Oscar is an overweight boy who seemed to have no luck with love/dating or in the “Girls Department”  as some would call it. Due to this predicament, he’s learned to focus his energy on anything geeky and became a true blue fanboy of anything science fiction. His adult life prove to be no difference from that of his adolescent years – no luck with girls, stuck with his comic books. There were a few girls he fell in love with, hang out with, maybe even dated, but the love he felt for them wasn’t reciprocated and have all ended tragically. One in particular have led him to life-threatening decisions and Oscar being a sucker-for-love kind of guy may have done things that could endanger/cost his life.

Thru the alternating views narrated by various characters, this book tells how both Oscar’s mother, and grandfather have suffered under the dictatorship of the then Dominican Republic leader, Rafael Trujillo. The book’s theme varies between the political history of Dominican Republic, the teen-aged, comic book-addicted life of Oscar and the sufferings that Oscar’s grandfather have gone through in the hands of Trujillo’s men. The latter which Oscar believes is the start of the fuku curse that have tormented his family over the years.

While this is a story of a boy trying to fit in with life and society’s changing times, it also tells the power of a greedy politician over the regular civilians. It showed us how it didn’t matter if you’re in Dominican Republic or anywhere else in the world, for people in power have all too often used and overused their position to reign over “smaller” people. It’s easy to say that it is also a story of power and influence, and how it could destroy a life or nation if mishandling happens.

I’d give it a 3 out of 5 stars rating. I love how the characters are build from chapter to chapter. How they were introduced retrospectively and  how they all contribute to the story of Oscar’s brief and indeed wondrous life.

Philippines · Travel

It’s Bora Beach!

When people hear that I am from the Philippines, one of the many things they’d usually ask me is if it’s really nice in Boracay. Is the sand really white in there and is it really a paradise on Earth? I’d feel bad every time I had to tell them “no, I haven’t been to Bora, sorry I really can’t tell.”

Well now, that’s about to change! Summer this year, I and my family went on a 3-day tour to this paradise-like island that is Boracay.

Our flight to the island is via Caticlan Aiport, we booked via PAL since they offer flights from Clark (we’re from Pampanga) and that’s convenient enough for us.

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From the two airports near Boracay Island, Caticlan is much more advisable since the jetty port (that is the gateway to the island) is just minutes away from the airport. If you book flights to Kalibo on the other hand, an advantage is that it’s much cheaper compared to Caticlan but a bit “hassle” since the travel from Kalibo airport to the jetty port might takes hours. So in that matter, you just have to figure whatever floats your boat.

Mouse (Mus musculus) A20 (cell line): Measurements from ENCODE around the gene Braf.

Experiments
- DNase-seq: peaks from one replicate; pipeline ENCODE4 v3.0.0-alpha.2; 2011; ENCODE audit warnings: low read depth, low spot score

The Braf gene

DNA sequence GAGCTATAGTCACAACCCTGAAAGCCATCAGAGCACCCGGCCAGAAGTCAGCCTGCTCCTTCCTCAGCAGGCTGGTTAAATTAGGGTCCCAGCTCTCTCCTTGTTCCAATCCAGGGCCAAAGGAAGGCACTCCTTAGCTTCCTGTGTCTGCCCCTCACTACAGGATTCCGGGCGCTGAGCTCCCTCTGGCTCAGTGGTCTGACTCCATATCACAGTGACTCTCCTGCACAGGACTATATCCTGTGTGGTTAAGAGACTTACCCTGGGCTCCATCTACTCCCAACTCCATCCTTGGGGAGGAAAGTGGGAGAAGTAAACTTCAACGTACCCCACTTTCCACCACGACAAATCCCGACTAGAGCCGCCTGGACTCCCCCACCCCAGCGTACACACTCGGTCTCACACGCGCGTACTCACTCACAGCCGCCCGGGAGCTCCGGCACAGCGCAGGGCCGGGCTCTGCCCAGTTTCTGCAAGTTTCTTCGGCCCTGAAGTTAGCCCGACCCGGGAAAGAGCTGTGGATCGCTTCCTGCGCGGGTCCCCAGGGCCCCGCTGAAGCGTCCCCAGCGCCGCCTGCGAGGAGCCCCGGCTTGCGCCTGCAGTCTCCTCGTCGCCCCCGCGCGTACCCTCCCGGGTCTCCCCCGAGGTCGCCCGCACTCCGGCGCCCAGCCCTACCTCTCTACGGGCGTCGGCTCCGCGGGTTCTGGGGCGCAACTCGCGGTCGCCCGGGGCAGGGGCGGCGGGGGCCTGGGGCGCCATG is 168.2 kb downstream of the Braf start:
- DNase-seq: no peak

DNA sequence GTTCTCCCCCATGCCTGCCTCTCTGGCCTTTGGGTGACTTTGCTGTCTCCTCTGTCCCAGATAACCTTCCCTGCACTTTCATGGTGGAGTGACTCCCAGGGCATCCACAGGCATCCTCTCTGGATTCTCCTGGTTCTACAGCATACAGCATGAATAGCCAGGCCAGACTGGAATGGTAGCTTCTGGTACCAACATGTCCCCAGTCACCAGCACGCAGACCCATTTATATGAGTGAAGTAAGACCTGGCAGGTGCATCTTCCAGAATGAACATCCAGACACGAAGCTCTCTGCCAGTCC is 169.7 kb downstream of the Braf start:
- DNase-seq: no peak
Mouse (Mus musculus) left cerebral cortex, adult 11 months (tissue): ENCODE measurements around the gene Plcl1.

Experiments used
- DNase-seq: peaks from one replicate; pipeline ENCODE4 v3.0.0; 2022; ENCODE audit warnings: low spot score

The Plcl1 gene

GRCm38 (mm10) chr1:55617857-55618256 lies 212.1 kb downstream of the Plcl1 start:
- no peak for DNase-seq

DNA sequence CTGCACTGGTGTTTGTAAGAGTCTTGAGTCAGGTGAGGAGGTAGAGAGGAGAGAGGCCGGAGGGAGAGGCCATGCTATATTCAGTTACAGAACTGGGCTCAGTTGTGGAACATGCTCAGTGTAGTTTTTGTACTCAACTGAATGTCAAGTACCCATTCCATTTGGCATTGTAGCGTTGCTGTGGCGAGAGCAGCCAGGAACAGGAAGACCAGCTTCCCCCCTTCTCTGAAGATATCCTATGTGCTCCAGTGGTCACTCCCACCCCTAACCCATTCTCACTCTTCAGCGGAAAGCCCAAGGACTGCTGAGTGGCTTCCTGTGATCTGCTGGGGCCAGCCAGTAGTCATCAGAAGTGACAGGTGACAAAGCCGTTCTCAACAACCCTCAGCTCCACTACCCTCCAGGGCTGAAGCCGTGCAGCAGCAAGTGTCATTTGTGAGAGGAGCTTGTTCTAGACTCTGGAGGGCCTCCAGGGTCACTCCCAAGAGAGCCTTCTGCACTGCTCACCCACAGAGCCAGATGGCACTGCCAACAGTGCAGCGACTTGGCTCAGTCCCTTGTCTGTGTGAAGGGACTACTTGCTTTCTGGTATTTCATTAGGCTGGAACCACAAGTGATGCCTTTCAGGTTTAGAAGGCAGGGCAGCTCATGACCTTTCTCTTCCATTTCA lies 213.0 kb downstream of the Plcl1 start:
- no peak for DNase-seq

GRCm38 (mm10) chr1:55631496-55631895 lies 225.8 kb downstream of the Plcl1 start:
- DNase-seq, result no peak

Upon arrival at Caticlan, you will have to get to the port terminal where you will purchase tickets for the ferry that will take you to Boracay Island.

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After you get your ticket, you will go straight to the jetty port where you will be guided on the boat you were to take. This is how it looks at the jetty port.

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This here is the “bangka” that’s operated by, maybe three to four men, runs on gasoline (I guess?!) and can accommodate 10-15 persons.

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Here’s how it looks inside. And yes, you have to wear the life jacket, because S-A-F-E-T-Y! Life is short, wear the damn jacket! HAHAHA! Fifteen minutes lang naman, what is fifteen minutes of your life, diba?

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This is the Cagban Jetty Port, once you reached this point, you can already feel the “island vibe”. W E L C O M E !!

Most of the tourists at Boracay travel by tricycle. There are e-tricycles (TWO THUMBS UP!) and of course, the traditional ones. They have all sorts, shapes, sizes and colors of tricycle in the island and are everywhere, so in terms of moving around, it’s really not a worry.

With our case, since we were touring with our parents, we decided to arrange for an “airport transfer” option from the resort we booked in. We didn’t want our parents going through all the trouble of getting in the “tryk”, sitting/cramped in it, all the while being cooked by the hot, hot sun. We, youngsters wouldn’t mind, I wouldn’t mind it but given their old age, I guess they deserve some comfort.

So here we are, sitting pretty at our service van on the way to the resort.

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We stayed at Alta Vista de Boracay which is located on the “mountainous” side of the island. It’s quite far from the main beach but their service, facilities and amenities are commendable enough, so that’s how they make up for it.